Monday, November 12, 2012

Turning the Page, A Reading Autobiography - Part 3 - Adolesence/Adulthood

Here comes Part 3 - Signed, Sealed, and Delivered just for you!!!!

In junior high, we had actual classes devoted to Reading and Writing, and the reading material seemed to become a little more serious as well. I remember hating Hatchet by Gary Paulsen, feeling that it was a “boy book” that only boys could relate to. When I re-read it a few semesters ago for my Children’s Lit class, I discovered I couldn’t be more wrong about the epic survival tale. I also had a strong disdain for Island of the Blue Dolphins and The Phantom Tollbooth which were both total snooze-fests in my opinion. I definitely had “awkward stage” written all over me from about fifth grade, until I would say, sadly tenth grade. No matter what I did, I just never felt cool or confident about myself. I started to feel really obsessed with how I looked, and I never thought I looked good enough. I had baby fat and bad skin, wild hair, and felt like I always on the edge of everything, always looking in. It is really hard being a girl in middle school. I began to turn inward a bit, writing more in my journal, and feeling pretty lamentable about life at times. For this reason, I really connected with characters who went through similar circumstances of being the outsider such as Patty Bergen in Summer of My German Soldier, Turtle Wexler in The Westing Game, and Adam Farmer in I Am the Cheese.

During High School, I probably spent more time with my friends and less time reading. I tended to read a lot of lighter fare when pleasure reading such as Sweet Valley High, or Lois Duncan, and I adored reading teen magazines like Seventeen and YM. Moreover, I stumbled upon my favorite book while in high school, Valley of the Dolls, and was irresistibly drawn to the quest for celebrity, stardom, and fame, the scandal, the intrigue, and the glitz and glamour of the Hollywood Lifestyle. I wanted to grow up so badly, to experience life and do things I had never done before, I wanted to live a little more dangerously than I had in the past, which I think is typical for most high schoolers. It was during high school that I also started to gain an appreciation of classics such as Great Gatsby, Catcher in the Rye, To Kill a Mockingbird, and Julius Caesar and appreciate the complex themes, metaphors, and symbolism.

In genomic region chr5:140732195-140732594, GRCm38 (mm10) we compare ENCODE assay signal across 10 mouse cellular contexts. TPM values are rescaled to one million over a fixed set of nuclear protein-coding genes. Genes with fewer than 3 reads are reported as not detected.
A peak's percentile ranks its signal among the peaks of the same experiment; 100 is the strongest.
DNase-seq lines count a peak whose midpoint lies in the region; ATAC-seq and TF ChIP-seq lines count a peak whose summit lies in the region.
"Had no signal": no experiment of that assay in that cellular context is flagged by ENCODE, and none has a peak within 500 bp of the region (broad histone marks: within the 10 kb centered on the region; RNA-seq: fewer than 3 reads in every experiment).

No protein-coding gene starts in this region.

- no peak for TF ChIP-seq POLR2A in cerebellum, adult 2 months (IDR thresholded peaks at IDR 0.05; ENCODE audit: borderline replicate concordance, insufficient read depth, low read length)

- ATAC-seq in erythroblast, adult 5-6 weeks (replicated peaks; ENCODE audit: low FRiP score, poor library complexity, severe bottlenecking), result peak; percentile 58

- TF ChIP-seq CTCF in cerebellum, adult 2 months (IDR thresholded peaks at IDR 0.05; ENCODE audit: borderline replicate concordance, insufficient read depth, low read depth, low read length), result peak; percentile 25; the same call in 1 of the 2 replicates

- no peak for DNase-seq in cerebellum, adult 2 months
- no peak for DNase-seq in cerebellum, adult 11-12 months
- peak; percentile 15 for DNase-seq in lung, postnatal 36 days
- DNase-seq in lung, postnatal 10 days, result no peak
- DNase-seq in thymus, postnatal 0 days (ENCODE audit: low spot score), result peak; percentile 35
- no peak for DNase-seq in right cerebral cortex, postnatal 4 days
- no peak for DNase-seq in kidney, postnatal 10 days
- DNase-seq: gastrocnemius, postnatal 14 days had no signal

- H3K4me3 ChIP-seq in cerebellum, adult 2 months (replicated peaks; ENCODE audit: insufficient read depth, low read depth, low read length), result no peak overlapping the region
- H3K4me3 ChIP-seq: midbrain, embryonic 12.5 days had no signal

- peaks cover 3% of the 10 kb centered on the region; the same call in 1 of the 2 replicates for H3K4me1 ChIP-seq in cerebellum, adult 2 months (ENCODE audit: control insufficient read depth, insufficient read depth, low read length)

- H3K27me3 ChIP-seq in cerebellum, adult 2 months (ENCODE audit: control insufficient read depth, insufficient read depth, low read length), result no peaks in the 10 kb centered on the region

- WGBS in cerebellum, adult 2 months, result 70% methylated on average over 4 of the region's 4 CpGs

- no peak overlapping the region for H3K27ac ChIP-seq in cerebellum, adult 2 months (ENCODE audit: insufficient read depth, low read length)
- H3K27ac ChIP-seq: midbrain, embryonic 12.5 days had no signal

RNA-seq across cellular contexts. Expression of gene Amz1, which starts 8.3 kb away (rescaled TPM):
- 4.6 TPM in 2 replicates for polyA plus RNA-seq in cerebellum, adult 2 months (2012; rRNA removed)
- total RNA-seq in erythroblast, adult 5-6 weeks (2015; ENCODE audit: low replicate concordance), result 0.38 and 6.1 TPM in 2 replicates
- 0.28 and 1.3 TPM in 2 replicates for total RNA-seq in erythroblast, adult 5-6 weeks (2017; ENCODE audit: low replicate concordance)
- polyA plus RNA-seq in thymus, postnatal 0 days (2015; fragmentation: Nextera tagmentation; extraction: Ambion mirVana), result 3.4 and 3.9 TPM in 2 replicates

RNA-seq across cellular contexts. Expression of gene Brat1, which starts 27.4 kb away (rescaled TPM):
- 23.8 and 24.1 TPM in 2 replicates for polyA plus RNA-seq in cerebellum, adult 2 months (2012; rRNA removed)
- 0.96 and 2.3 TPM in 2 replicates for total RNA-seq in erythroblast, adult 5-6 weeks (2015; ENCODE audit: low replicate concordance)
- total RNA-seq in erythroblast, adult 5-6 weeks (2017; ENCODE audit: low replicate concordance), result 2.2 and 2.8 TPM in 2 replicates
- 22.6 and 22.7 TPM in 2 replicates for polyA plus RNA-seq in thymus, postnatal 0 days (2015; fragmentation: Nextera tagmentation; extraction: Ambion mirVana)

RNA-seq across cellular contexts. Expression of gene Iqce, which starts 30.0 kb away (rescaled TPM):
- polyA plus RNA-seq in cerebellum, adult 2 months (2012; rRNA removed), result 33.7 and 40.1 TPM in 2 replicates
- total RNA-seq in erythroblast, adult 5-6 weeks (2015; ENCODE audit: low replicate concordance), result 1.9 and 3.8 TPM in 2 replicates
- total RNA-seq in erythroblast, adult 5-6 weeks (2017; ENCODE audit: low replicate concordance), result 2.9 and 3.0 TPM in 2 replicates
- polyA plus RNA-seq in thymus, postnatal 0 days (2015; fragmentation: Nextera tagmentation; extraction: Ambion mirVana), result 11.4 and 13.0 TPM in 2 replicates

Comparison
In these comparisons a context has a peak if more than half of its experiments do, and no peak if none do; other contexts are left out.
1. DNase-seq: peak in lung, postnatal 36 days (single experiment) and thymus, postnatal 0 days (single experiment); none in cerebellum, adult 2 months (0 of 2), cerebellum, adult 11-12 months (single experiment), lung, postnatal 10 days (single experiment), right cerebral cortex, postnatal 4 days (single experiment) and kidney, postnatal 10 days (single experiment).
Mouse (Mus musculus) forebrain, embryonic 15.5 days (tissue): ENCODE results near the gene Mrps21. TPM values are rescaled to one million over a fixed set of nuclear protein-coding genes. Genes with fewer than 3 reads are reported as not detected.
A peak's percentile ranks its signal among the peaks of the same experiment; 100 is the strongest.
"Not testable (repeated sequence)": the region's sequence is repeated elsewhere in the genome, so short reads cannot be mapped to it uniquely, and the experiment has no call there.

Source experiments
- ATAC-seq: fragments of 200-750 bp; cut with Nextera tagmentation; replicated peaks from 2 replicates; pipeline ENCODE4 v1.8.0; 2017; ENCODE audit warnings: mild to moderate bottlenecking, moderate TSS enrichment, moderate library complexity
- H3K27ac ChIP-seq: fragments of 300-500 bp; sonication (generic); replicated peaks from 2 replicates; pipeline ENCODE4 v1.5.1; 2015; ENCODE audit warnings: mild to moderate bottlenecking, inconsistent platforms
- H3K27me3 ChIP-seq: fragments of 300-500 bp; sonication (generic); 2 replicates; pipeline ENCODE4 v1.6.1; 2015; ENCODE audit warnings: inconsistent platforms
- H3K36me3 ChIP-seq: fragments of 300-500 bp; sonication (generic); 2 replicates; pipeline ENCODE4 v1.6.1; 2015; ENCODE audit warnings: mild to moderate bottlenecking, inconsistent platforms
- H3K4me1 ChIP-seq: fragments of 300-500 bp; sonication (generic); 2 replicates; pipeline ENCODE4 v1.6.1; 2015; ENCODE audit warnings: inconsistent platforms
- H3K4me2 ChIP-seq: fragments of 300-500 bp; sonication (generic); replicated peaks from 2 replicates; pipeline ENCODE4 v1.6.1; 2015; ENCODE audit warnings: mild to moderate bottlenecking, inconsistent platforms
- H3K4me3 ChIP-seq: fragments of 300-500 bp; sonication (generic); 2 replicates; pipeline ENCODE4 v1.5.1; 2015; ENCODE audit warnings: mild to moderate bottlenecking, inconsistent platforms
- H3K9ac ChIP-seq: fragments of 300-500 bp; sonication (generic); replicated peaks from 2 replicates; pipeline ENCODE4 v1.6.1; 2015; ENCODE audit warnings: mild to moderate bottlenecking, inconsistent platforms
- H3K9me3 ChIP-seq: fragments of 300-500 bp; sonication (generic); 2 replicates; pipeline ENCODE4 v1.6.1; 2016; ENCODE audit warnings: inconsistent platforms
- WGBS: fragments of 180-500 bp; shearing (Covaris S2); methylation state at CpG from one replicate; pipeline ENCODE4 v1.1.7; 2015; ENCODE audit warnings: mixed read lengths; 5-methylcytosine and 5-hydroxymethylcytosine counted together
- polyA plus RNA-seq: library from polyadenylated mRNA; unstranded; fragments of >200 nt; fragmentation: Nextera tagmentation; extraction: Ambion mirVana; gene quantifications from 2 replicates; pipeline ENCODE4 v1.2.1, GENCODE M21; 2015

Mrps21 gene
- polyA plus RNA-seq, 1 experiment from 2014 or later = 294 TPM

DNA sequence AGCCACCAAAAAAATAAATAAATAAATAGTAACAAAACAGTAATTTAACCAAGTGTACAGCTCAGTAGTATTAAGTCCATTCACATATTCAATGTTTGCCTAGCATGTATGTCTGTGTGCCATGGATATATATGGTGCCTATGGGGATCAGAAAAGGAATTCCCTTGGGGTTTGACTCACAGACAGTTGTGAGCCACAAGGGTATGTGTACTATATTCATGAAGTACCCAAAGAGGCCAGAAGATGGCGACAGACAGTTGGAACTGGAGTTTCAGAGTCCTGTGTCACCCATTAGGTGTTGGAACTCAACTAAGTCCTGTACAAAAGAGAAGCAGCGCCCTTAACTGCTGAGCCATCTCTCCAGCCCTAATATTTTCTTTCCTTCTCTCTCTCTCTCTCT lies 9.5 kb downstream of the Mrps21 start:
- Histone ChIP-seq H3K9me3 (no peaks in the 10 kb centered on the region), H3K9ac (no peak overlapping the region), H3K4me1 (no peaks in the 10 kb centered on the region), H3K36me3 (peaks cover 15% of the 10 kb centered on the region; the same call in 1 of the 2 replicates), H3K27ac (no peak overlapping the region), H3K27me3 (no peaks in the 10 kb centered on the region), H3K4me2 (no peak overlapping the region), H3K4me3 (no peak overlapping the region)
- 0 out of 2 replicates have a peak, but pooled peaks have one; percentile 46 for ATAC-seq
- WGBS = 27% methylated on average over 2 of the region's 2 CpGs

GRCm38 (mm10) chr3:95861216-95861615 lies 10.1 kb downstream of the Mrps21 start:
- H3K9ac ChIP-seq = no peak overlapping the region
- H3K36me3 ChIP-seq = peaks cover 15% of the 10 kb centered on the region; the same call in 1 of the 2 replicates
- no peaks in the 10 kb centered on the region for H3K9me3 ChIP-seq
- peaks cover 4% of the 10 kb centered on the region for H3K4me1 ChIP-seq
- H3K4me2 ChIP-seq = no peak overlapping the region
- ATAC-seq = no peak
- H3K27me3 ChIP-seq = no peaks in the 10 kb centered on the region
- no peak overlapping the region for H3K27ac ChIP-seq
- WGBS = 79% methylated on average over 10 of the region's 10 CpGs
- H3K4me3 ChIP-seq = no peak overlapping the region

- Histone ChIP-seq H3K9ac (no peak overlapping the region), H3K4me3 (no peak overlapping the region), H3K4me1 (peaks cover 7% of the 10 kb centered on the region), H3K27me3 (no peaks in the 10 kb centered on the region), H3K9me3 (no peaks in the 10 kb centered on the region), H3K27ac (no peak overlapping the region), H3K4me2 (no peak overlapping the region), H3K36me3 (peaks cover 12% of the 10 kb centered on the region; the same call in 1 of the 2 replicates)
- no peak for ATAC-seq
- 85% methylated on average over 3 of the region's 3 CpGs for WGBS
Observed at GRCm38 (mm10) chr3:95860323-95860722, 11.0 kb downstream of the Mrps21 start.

In college, I read such a wide variety of books for my classes that I tried to take each one for what it was worth and keep an open mind to new genres and authors I had never heard of before. I went through a bad breakup, and used books as a means to escape my problems, the Civil War saga North and South, in particular, really helped me cross to the other side. I started to really finally know and accept myself as a person, and I figured I could do the same with reading, if a book looked good, I would read it. Currently, my reading tastes run a wide gambit, I still enjoy classics like Great Expectations or Pride and Prejudice, and I still love dramatic and the sensational titles like Rebecca or Sidney Sheldon's The Other Side of Midnight. I find myself wanting to revert back to simpler times like high school and junior high, and delight in children’s and young adult literature. For instance, the Alice series by Phyllis Reynolds Naylor has been one of favorites to discover as an adult. I feel that I was in such a hurry to grow up and to know what would happen in my life, but now I would rather like to return to the intricacies of seemingly less complicated times, even though they seemed so fraught with drama back then. I like to read these (Children's/YA Lit) books, knowing what I know now because it certainly adds something.

Reading over this series of blog posts, I can certainly spot a few patterns. First, teachers and librarians can undeniably make an astounding effect on a child’s life, either for the positive or negative ( Mark, your comment certainly rings true with this idea). In becoming librarians, we are without a doubt in a unique position to make a difference in people’s lives. I also find that books can serve many different purposes in the same person’s life. Books can be a means of escape, a way to explore new lands, a way to relate to others, or a way to relate to someone completely different from who you are. I think all that I have read has taught me that everyone has problems, and that sometimes it is what you overcome that makes you who you are. In this way, I would say my story is kind of like The Princess and the Pea, where each layer added something to my story, but in the end I shouldn’t be so thin-skinned and also not judge myself so harshly. In relating to teenage reading, I think it is important to remember what is like to be that age and listen to those in that age group. When you get know them and establish a genuine connection, then it will clear how to find a book that will speak to them for a moment in time

I had a blast exploring my past like this, hope you all enjoyed reading it, and that it makes you re-examine your reading autobiographies as well. Looking back certainly puts a new and valuable perspective on looking forward!!

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